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nal and fraternal affections, have long been known to be very strong, as well as their veneration for the dead. It has been his province in these departments, to add some striking examples of their intensity of feeling and affection, and truthfulness to nature.
The most powerful source of influence, with the Red man, is his religion. Hero is the true groundwork of his hopes and his fears, and, it is believed, the fruitful source of his opinions and actions. It supplies the system of thought by which he lives and dies, and it constitutes, indeed, the basis of Indian character. By it he preserves his identity, as a barbarian, and when this is taken away, and the true system substituted, he is still a Red Man, but no longer, in the popular sense, an Indian —a barbarian, a paajan.
The Indian religion is a peculiar compound of rites, and doctrines, and observances, which are early taught the children by precept and example. In this respect, every bark-built village is a temple, and every forest a school. It would surprise any person to become acquainted with the variety and extent to which an Indian is influenced by his religious views and sunerstitions. He takes no important step without reference to it. It is his guiding motive in peace and in war. He follows the chace under its influence, and his very amusements take their tincture from it. To the author, the facts have been developing themselves for many years, and while he is able to account for the peculiar differences between the conduct of Indians and that of white men, in given cases, he can easily perceive, why the latter have so often been unable to calculate the actions of the former, and even to account for them, when they have taken place. It may be here remarked, that the civilized man, is no less a mysterious and unaccountable being to an Indian, because his springs of action are alike unintelligible to him.
If the following pages shall afford the public any means of judging of the Red Race, with greater accuracy, he hopes they may lead to our treating them with greater kindness and a more enlarged spirit of justice. The change which has been wrought in his own mind, by the facts he has witnessed, has been accompanied by a still more important one, as to their intellectual capacities and moral susceptibilities, and their consequent claims on the philanthropy of the age. As a class of men, it. is thought their native speakers, without letters or education, possess a higher scope of thought and illustration, than the corresponding class in civihzed life. This may be accounted for, perhaps, from obvious external causes without impugning the actual native capacity of the lower, although educated classes of civilized life. Still, it is a very striking fact, and one which has very often forced itself on the attention of the author. The old idea that the Indian mind is not susceptible of a high, or an advantageous developement, rests upon questionable data. The two principal causes, which have prolonged their continuance in a state of barbarism, on this continent.rally prevailing among the Indian tribes, is indeed so simple and natural, under their circumstances, that it is thought no person would long seek for the traces of any great legislator, giving them laws in any past period. When, however, we consider the curious structure of their languages, we find an ingenuity and complexity, far surpassing any theory to be discovered in that of the modern languages of Europe, with, perhaps, some exceptions in the Basque and Majyer, and even beyond any thing existing in the Greek. As the latter has long been held up as a model, and the excellencies of its plan attributed to some unknown, but great and sagacious, learned and refined mind, we might feel justified in assigning the richness of forms, the exceeding flexibility, and the characteristic beauties and excellencies of the Indian tongues, to a mind of far superior wisdom, ingenuity, and experience. Yet how perfectly gratuitous would this be! All history bears testimony against the human invention and designed alteration of language ; and none but a mere theorist can ever embrace the idea that it is, or ever was, in the power of any man, to fabricate and introduce a new language, or to effect a fundamental change in the groundwork of an existing one. This, at least, is the decided opinion of the author; and he firmly believes, that whoever will contemplate the subject, amidst such scenes as he has been accustomed to, will inevitably come to the same conclusion. He has seen changes in dialects commenced and progressive, and indications of others going on, but these owed their origin and impulse to accidental circumstances, and were not the result of any plan or design. They were the result of necessity, convenience, "or caprice. These three causes, that is to say, necessity convenience and caprice, if properly examined and appreciated in their influence, and traced with care to their effects, will develop the origin of many things, whose existence has been sought at too great a distance, or amidst too much refinement.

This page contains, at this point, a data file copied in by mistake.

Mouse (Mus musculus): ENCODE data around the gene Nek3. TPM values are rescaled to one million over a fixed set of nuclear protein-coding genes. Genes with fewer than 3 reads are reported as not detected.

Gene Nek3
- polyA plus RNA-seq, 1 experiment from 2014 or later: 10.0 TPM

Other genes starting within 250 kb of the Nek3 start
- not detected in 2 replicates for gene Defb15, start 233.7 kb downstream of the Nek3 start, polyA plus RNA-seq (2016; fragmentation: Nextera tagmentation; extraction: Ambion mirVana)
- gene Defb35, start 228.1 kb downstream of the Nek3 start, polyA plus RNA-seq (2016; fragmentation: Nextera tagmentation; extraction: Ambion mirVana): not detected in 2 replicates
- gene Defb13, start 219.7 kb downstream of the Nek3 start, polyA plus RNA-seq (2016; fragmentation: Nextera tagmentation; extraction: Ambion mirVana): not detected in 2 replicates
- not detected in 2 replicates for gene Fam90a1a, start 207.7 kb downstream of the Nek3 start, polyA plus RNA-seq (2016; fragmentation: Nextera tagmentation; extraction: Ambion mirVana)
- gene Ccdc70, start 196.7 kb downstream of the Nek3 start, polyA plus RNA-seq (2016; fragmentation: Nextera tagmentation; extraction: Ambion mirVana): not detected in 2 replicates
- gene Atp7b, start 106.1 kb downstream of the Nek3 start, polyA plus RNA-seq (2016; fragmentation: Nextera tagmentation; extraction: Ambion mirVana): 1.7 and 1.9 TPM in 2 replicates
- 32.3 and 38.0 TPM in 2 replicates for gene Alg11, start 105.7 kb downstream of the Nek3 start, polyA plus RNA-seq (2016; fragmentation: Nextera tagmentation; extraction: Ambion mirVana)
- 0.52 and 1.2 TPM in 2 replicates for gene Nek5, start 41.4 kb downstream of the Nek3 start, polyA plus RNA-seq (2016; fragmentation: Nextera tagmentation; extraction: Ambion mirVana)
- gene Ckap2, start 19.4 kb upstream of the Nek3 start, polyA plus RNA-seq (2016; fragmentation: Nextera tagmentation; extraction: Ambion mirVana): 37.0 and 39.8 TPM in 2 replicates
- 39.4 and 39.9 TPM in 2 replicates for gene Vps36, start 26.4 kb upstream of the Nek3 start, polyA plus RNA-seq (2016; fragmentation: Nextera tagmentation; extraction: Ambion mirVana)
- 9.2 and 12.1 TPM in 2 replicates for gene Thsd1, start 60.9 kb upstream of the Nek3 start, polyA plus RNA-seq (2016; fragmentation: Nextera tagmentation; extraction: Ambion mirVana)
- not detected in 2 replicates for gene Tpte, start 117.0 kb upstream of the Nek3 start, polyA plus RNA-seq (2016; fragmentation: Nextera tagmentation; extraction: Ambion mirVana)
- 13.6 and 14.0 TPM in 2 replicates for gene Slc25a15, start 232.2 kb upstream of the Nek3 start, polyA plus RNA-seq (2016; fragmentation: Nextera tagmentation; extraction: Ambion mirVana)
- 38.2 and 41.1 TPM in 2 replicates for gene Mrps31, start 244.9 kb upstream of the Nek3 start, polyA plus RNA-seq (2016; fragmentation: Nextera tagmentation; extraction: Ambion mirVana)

Books, and the readers of books, have done much to bewilder and perplex the study of the Indian character. Fewer theories and more observation, less fancy-and more fact, might have brought us to much more correct opinions than those which are now current. The Indian is, after all, believed to be it man, much more fully under the influence of common sense notions, and obvious every-day motives of thought and action, hope and fear, than he passes for. If he does not come to the same conclusions, on passing questions, as we do, it is precisely because he sees the premises, under widely different circumstances. The admitted errors of barbarism and the admitted truths of civilization, are two very different codes. He is in want of almost every source of true knowledge and opinion, which we possess. He has very imperfect notions on many of those branches of knowledge in what we suppose him best informed. He is totally in the dark as to others. His vague and vast and dreamy notions of the Great Author of Existence, and the mode of his manifestations to the human race, and the wide and complicated system of superstition and transcendental idolatry which he has reared upon this basis, place him, at once, with all his sympathies and theories, out of the great pale of truth and civilization. This is one of the leading circumstances which prevents him from drawing his conclusions as we draw them. Placed under precisely similar circumstances, we should perhaps coincide in his opinion and judgments. But aside from these erroneous views, and after making just allowances for his ignorance and moral depression, the Indian is a man of plain common sense judgment, acting from what he knows, and sees, and feels, of objects immediately before him, or palpable to his view. If he sometimes employs a highly figurative style to communicate his thoughts, and even stoops, at we now know he does, to amuse his fire-side circle with tales of extravagant and often wild demonic fancy, he is very far from being a man who, in his affairs of lands, and merchandize, and business, exchanges the sober thoughts of self preservation and subsistence, for the airy conceptions of fancy. The ties of consanguinity bind him strongly. The relation of the family is deep and well traced amongst the wildest tribes, and this fact alone forms a basis for bringing him back to all his original duties, and re-organizing Indian society. The author has, at least, been thrown into scenes and positions, in which this truth has strongly presented itself to his mind, and he believes the facts are of a character which will interest the reader, and may be of some use to the people themselves, so far as affects the benevolent plans of the age, if they do not constitute an increment in the body of observational testimony, of a practical nature from which the character of the race is to be judged.